Alpine tundra is threatened by climate change because the low-temperature climates where it exists may be reduced globally. This study will provide a context for the response of alpine tundra in western North America to climate change by investigating the community structure of alpine tundra at multiple spatial scales. The focus is on the spatial extent of processes relevant to alpine tundra diversity. This study examines the conjecture that the mix of plant species growing together (or secondarily species diversity) differs along fine spatial scale gradients in soil characteristics. Soil gradients are nested within broader geographic-scale gradients determined by topography such as slope shape and position and these environments are further nested within regional gradients in climate variables (radiation, temperature, and precipitation). For example, the amount of water from precipitation at a site is modified by how the terrain alters the redistribution of snow, and the snowmelt available to plants is affected by soil texture. New data on the abundance of species on alpine tundra sites will be collected and used to derive biodiversity (dependent) variables. Site conditions (independent variables) of soil and surficial conditions will be examined at fine scale; topographic measures, which are more general conditions given that they are at larger extents than the plants, will be examined at a middle scale, and climate variables from established weather stations will be examined at coarse scale based on extrapolations developed for mountain topography. In order to explore possible relationships, three analytical methods will be applied for species composition: Mantel regression with pairwise dissimilarities of vegetation and environmental difference; multiscale ordination using canonical correspondence analysis; and multilevel regression with community composition dependent variables statistically derived by additional ordinations. For community diversity, multilevel regression will be used with species richness as the dependent variable.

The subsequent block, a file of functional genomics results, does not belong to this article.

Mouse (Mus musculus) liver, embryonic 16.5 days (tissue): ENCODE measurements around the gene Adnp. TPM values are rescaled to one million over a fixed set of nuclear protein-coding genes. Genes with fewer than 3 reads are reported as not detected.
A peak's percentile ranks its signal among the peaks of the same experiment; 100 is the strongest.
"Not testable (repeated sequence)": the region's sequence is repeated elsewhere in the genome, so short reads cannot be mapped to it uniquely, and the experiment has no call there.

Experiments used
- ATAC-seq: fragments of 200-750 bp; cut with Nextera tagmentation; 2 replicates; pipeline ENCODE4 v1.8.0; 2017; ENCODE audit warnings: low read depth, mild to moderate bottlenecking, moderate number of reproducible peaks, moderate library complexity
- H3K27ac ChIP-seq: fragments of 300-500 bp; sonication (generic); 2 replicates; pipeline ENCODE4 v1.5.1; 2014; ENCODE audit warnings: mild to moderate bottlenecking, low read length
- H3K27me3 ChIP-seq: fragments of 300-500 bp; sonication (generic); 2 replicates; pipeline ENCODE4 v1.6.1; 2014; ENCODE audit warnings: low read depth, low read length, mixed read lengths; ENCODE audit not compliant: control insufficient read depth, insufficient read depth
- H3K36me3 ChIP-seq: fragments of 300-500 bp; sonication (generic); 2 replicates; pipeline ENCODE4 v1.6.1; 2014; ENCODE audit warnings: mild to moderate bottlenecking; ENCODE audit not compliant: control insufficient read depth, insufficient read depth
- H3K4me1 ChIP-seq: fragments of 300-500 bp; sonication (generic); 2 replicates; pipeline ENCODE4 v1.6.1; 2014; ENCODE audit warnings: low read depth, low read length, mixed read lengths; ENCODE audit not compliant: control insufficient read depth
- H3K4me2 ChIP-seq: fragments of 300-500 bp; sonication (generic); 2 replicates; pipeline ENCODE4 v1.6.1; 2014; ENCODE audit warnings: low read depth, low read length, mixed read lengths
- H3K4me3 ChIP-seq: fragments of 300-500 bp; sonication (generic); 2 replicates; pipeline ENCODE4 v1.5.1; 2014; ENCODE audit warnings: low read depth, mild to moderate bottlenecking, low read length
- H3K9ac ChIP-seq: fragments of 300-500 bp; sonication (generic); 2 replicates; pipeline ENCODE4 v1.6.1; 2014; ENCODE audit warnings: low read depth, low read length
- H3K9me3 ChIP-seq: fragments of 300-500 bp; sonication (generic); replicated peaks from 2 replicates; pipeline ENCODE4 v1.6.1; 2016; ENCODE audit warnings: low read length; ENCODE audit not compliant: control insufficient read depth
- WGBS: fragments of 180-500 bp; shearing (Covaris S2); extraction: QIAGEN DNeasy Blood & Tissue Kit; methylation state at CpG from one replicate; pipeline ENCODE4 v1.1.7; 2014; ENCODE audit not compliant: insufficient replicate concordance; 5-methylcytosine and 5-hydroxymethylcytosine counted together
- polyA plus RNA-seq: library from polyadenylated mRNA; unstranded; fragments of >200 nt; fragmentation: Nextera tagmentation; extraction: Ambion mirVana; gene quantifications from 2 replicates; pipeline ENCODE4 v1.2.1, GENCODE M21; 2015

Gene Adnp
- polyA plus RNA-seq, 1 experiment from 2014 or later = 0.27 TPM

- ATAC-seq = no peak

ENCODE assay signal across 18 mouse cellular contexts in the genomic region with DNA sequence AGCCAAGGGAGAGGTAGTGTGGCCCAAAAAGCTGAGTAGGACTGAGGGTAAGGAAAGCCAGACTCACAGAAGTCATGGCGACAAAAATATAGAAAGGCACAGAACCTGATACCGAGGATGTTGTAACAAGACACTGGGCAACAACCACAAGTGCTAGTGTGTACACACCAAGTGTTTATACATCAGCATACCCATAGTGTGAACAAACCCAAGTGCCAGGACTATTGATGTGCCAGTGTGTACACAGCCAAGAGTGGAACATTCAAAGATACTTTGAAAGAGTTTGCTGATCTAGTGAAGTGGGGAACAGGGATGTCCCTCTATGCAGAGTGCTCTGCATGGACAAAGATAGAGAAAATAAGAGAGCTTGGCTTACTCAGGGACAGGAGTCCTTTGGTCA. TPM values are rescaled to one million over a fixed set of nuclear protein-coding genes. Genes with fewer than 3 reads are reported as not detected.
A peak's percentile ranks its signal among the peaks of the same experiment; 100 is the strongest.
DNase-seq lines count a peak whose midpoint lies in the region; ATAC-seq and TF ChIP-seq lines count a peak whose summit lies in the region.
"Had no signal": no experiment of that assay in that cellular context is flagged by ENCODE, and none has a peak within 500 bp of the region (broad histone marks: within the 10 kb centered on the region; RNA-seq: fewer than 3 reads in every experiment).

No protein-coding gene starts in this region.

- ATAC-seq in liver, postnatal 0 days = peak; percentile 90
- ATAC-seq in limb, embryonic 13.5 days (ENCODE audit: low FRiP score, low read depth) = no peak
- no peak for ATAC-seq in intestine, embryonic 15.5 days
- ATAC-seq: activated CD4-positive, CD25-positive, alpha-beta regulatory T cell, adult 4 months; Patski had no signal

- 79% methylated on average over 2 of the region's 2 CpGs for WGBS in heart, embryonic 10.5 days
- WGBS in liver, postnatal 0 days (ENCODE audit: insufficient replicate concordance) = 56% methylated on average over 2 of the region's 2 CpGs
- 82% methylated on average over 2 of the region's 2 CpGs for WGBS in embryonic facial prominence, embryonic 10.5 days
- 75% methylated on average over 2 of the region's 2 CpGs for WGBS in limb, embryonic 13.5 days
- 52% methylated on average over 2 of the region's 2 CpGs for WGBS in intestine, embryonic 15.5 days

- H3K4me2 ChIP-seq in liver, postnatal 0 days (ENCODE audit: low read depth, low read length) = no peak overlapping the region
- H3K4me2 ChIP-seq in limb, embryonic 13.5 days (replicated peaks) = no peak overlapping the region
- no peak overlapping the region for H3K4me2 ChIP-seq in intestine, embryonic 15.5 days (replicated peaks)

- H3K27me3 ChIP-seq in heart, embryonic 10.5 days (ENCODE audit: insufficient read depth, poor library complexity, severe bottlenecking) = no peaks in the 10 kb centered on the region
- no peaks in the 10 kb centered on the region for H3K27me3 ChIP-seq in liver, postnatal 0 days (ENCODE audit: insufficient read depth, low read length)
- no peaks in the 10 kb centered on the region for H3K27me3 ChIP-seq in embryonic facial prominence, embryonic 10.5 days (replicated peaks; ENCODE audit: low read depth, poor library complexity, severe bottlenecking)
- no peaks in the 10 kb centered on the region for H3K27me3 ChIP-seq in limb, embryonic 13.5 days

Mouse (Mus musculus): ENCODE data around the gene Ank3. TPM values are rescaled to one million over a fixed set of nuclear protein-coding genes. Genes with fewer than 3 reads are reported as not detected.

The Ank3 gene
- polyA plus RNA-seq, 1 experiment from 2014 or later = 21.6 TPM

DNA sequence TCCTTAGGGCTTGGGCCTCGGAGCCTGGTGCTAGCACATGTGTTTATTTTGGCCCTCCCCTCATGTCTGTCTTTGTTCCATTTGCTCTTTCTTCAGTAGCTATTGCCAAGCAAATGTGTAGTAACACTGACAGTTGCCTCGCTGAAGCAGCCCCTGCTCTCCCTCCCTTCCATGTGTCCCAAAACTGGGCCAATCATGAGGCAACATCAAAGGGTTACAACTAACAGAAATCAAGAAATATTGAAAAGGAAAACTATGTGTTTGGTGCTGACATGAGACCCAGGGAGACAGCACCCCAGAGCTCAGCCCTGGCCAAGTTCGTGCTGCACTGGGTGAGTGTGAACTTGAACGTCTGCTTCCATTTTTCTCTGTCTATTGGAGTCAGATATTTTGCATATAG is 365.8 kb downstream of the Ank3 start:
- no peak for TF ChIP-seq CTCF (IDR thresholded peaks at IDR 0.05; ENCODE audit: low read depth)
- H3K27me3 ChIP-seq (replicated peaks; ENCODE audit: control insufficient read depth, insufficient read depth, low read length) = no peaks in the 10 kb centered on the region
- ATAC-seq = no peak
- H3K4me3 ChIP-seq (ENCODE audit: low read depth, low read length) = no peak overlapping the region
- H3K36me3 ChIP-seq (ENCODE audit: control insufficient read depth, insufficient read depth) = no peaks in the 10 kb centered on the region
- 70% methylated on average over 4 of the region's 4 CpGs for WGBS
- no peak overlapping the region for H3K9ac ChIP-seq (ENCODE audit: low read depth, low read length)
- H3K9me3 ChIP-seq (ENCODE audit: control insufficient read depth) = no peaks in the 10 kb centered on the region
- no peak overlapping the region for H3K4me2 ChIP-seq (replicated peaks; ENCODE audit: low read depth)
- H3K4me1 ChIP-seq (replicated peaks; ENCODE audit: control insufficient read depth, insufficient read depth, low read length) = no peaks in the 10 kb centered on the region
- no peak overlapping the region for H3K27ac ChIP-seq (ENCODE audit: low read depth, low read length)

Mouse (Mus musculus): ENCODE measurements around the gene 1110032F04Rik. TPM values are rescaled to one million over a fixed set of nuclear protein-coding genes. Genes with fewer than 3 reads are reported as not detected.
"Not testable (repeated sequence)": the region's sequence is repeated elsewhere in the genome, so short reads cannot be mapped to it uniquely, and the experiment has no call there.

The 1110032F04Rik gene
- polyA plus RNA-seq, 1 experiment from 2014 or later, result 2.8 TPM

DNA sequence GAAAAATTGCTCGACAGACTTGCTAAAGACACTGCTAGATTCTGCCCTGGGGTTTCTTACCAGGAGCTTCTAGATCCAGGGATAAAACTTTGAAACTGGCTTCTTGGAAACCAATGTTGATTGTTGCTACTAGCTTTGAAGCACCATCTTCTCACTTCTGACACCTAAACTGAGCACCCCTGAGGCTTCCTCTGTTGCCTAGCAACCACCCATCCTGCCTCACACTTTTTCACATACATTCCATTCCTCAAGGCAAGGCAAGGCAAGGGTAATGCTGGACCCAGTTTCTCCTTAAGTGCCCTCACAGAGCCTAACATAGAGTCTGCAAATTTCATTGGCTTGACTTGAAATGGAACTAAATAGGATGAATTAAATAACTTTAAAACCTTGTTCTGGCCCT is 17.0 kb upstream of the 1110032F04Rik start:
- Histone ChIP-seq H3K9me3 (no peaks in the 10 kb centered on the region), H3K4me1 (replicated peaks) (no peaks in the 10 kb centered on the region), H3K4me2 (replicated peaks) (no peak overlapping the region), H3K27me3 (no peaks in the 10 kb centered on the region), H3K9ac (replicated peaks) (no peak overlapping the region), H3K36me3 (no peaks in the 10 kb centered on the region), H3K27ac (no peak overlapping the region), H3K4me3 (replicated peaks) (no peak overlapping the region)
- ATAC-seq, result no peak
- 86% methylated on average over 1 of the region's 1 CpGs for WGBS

This research will advance our understanding of biodiversity and community biogeography by testing hierarchical relations across spatial scales. Multilevel models will be developed to address the kind of hierarchical controls that affect plant diversity and community structure across greater range of scales than done in prior ecological research. This research will provide new insight into potential ecological responses to climate change, which is a large-scale phenomenon, because it will take into account the spatial heterogeneity that exists at the finest scale. The results will inform National Park Service resource managers about possible future change in alpine tundra biodiversity, an important visual and aesthetic resource. More broadly, this study will improve interpretation and contribute to the findings of a global alpine monitoring network.